But, I do know that it was the case that the Previous Labour government knew about this Human Rights case (https://www.hrc.co.nz/enquiries-and-complaints/faqs/caring-disabled-adult-family-members/) and chose not to fix the problem but to allow it to go to the Tribunal.

              And shed what was accurately described as crocodile tears by the Natz when those bastards rushed through the Part 4 amendment to the Public Health and Disability Act.

              As some of us listened in tears to the 3 readings of that little legislative pile of crap in the House that day it was with the knowledge that some those Labour MPs who spoke out against the Bill had been in the position a few years earlier to prevent that outrage.

              Had they have had the guts, sorry, puku (a nod to the one honest MP who had the right to sputter indignantly that day) to stand up to the gone- rogue bureaucrats at the Ministry who ‘advised’ them all.

              Easy for me to imagine that a Minister might have an inkling the White case was progressing and could have long term impacts and trusted the Ministry and Crown Law to handle it as they saw fit.

              Even if the handling verged on harassment of the complainants.

              • Jum

                Rosemary, I remember you thinking Roger Douglas was the ‘bees’ knees’?
                Or do I have the wrong person?

                Therein lies your particular loyalty to a cuckoo’d outcome.

                • Rosemary McDonald

                  Jum. I don’t know you. I have no idea where on earth you got the idea that I thought Roger Douglas was the ‘bees’ knees. But you are wrong.

                  Can you prove I have ever espoused such sentiments?

                  I thought not.

                  And I guess its quite ok for commenters on TS to spout bullshit about others without properly referencing.

              • Win

                Thanks Rosemary. The poor little twinkles on this site can’t stand having sand thrown in their faces. The people who need their support are obviously not going to get it if the Labour government is in power.

          • Win 1.1.2.1.4

            Wasn’t Peter Hughes in charge of MSD at that time? Wasn’t he also going on about bullying in the public service? Ho, ho, ho. What a joke!

            Labour was/is into it big time. Have we not forgotten the Tuhoe raids? If the government didn’t know this was going to happen then what does that say about the public service and wagging dogs’ tails? Don’t tell me Labour didn’t know and don’t condone this sort of thing.

            • Jum 1.1.2.1.4.1

              To Rosemary and Win,

              You seem to have forgotten sentence two. ‘Or do I have the wrong person?’

              I asked if you were not the person.

              The fact that you both then went on to attack me is not a good look. It screeches 2 try-hards.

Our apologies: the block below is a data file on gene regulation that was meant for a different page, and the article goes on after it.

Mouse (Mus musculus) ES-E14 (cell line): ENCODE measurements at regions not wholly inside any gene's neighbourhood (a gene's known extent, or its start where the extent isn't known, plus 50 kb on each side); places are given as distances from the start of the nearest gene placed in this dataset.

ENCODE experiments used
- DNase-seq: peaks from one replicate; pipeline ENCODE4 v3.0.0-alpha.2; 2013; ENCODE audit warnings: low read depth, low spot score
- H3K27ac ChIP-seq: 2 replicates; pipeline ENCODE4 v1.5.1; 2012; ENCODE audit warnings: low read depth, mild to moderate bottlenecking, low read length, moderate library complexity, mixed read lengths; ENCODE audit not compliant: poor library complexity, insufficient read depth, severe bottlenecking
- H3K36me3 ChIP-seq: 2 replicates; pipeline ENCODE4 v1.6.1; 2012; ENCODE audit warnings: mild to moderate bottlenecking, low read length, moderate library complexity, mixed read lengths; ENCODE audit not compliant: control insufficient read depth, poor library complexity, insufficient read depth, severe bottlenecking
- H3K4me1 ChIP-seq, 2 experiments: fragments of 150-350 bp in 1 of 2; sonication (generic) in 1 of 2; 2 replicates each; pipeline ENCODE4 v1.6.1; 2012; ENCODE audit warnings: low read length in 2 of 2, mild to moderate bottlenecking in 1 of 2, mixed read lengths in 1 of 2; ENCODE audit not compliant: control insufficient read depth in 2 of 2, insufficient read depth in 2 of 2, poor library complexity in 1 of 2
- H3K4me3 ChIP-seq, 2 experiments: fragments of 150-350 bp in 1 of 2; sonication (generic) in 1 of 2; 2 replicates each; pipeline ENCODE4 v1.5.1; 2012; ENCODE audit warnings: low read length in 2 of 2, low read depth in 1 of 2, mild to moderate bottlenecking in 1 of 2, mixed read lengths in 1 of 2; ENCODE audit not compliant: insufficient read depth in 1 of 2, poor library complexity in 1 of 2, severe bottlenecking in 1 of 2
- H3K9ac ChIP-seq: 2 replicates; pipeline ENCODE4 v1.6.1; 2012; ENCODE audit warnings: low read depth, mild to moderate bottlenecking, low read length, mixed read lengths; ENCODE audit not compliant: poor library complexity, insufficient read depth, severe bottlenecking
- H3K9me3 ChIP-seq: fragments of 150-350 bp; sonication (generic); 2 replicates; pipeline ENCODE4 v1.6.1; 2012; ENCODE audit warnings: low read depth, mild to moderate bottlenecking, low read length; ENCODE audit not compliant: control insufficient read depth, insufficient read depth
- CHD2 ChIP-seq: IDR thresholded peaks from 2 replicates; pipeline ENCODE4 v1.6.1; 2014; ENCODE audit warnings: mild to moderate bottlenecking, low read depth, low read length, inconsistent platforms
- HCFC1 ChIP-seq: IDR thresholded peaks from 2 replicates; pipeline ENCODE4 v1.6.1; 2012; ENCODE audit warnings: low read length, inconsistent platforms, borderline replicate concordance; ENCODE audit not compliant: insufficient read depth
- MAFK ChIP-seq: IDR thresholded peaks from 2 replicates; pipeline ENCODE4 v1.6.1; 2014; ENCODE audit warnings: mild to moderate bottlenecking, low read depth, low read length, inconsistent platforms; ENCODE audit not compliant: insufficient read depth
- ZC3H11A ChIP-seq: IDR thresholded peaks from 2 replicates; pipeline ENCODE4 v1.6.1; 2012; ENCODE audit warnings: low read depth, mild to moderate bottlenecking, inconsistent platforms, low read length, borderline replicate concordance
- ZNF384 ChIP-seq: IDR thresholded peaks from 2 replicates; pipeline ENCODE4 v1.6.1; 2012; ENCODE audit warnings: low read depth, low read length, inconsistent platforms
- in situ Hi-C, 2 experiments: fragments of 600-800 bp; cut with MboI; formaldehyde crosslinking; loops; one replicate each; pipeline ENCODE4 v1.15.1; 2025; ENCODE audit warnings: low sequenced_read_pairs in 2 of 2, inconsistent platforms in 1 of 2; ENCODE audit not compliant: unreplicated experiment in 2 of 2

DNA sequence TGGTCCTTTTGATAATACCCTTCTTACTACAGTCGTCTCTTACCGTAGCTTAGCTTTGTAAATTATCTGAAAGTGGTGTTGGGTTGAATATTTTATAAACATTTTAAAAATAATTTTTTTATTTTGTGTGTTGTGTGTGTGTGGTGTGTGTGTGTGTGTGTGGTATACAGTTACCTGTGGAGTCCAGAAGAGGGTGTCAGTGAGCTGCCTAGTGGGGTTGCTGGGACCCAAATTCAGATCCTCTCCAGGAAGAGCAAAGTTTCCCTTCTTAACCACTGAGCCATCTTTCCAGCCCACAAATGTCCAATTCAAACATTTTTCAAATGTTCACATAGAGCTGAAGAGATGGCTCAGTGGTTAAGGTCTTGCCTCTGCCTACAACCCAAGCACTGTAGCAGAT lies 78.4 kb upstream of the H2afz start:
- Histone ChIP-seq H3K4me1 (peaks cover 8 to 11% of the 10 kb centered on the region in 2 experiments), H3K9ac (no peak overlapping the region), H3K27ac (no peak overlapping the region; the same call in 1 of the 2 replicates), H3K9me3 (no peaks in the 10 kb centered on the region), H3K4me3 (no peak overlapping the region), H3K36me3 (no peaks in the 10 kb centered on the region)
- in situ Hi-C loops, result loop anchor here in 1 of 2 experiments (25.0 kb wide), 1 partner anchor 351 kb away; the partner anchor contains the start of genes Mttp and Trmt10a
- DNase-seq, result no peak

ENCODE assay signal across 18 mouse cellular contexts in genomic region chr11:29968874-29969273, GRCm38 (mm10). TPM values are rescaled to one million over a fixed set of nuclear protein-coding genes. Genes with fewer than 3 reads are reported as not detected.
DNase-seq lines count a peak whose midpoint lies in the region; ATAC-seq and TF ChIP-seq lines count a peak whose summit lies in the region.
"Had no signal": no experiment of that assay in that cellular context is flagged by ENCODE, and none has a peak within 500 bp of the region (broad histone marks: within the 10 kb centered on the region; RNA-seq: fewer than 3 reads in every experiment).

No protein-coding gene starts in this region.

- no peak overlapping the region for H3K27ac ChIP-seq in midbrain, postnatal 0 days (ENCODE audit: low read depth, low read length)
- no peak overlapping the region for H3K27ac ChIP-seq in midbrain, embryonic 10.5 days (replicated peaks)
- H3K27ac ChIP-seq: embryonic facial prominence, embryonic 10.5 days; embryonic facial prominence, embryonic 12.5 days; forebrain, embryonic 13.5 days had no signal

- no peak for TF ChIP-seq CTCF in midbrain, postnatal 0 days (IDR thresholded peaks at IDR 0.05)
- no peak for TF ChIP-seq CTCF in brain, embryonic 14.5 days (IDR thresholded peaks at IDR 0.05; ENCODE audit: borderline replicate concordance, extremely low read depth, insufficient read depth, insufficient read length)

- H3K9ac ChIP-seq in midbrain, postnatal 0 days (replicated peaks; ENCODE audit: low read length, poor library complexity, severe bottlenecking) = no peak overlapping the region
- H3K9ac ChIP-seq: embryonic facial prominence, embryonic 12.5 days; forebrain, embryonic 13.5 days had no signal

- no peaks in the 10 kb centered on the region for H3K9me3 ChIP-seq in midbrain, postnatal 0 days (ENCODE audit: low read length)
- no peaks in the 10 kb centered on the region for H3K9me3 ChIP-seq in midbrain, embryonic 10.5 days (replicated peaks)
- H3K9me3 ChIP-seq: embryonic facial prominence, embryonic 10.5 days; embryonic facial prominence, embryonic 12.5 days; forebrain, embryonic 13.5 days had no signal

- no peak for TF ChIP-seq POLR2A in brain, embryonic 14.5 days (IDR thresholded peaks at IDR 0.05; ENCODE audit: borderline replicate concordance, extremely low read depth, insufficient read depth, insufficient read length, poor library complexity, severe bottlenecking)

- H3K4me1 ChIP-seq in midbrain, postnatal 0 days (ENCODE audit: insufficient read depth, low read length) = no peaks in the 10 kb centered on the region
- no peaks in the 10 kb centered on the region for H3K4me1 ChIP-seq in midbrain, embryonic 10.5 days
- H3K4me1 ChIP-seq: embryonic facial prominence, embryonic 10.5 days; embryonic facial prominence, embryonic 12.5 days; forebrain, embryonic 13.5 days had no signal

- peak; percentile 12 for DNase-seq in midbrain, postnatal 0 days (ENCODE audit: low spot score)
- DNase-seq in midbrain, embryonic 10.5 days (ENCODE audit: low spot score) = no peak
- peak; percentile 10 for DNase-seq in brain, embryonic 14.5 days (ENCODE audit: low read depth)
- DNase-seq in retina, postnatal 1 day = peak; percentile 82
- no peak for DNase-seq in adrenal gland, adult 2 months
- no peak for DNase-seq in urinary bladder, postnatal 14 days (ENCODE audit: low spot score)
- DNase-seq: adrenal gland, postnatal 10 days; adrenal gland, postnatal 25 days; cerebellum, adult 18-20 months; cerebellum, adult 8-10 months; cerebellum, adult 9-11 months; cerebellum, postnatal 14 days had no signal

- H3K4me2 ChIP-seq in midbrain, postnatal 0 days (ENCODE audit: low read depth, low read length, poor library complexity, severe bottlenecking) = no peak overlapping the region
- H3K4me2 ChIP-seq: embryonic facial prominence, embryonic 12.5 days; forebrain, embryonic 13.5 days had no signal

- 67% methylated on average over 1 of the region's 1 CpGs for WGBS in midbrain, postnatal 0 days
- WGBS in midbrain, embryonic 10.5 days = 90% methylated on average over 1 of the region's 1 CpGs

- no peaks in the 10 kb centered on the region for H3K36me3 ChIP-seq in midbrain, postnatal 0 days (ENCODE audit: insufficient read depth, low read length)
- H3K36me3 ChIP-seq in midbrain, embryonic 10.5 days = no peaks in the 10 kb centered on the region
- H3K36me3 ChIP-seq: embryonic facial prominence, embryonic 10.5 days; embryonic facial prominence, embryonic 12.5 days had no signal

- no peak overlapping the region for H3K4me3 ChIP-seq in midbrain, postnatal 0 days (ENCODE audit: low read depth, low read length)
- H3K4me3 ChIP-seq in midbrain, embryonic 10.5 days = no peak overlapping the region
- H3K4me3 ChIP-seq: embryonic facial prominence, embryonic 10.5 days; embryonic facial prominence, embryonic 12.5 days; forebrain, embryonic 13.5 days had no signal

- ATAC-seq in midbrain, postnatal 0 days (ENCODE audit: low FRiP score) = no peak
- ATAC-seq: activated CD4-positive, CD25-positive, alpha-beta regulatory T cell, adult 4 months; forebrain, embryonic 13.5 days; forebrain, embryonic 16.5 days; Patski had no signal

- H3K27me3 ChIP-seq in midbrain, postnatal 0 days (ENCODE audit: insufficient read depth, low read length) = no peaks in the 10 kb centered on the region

Do calm down dears.

    • Mr Marshy 1.2

      Ridiculous comment. You do know this was also happening under labour? Forget that bit did you?

      • Draco T Bastard 1.2.1

        No, it was an absolutely accurate comment. You just don’t like it because it shows National as the scum that they are.

        They did it too is not a viable excuse especially when the ones you’re saying did it too took steps to stop it.

    • NZJester 1.3

      The Nats seemed to have had people spy on every party they were not on friendly terms with. They likely didn’t need to pay to spy on the other parties they were supposedly friends with as they had those patties already full of there own people to manipulate them and report back so already knew everything going on in them.
      Remember also their excuse for one of their own spying on Labour in collusion with a slippery cetacean blogger by accessing a Labour party server. “The Back Door was Left Open”.

  2. Cinny 2

    The Herald dosen’t seem to want to talk about it, either that or they are burying an extremely important story.

    Newsroom is covering it..

    https://www.newsroom.co.nz/2018/12/18/368880/behind-southern-responses-smokescreen-of-security

    • Ed 2.1

      Id imagine a quick look at who the owners, donors and advertisers are would explain the Herald’s cowardly behaviour.

      • Cinny 2.1.1

        You know it Ed.

        Remember “The Moment of Truth”…… when Snowden etc told us we were being spied on by the government, and johnkey was like.. that’s not true.

        Meanwhile under dodgy key the government as such didn’t spy, rather they contracted it out.

        The nat’s were obviously extremely paranoid about the Green Party. If anyone thinks that the Greens will go with the nat’s next election, after this news, they are delusional.

        • Mr Marshy 2.1.1.1

          The delusional one here is you, do you actually know how these departments work? Nothing to do with Key. Go find a conspiracy elsewhere. Like Sroubek for example, now there’s a cover up by our ‘honest’ PM

          • Cinny 2.1.1.1.1

            Hi there Mr Marshy, trolling again?

            No helpful links for me to understand how ‘these departments actually work’.

            Instead an attempt to ‘change the narrative’ good luck with that.

            Do you think the spying was just fine?

          • Michelle 2.1.1.1.2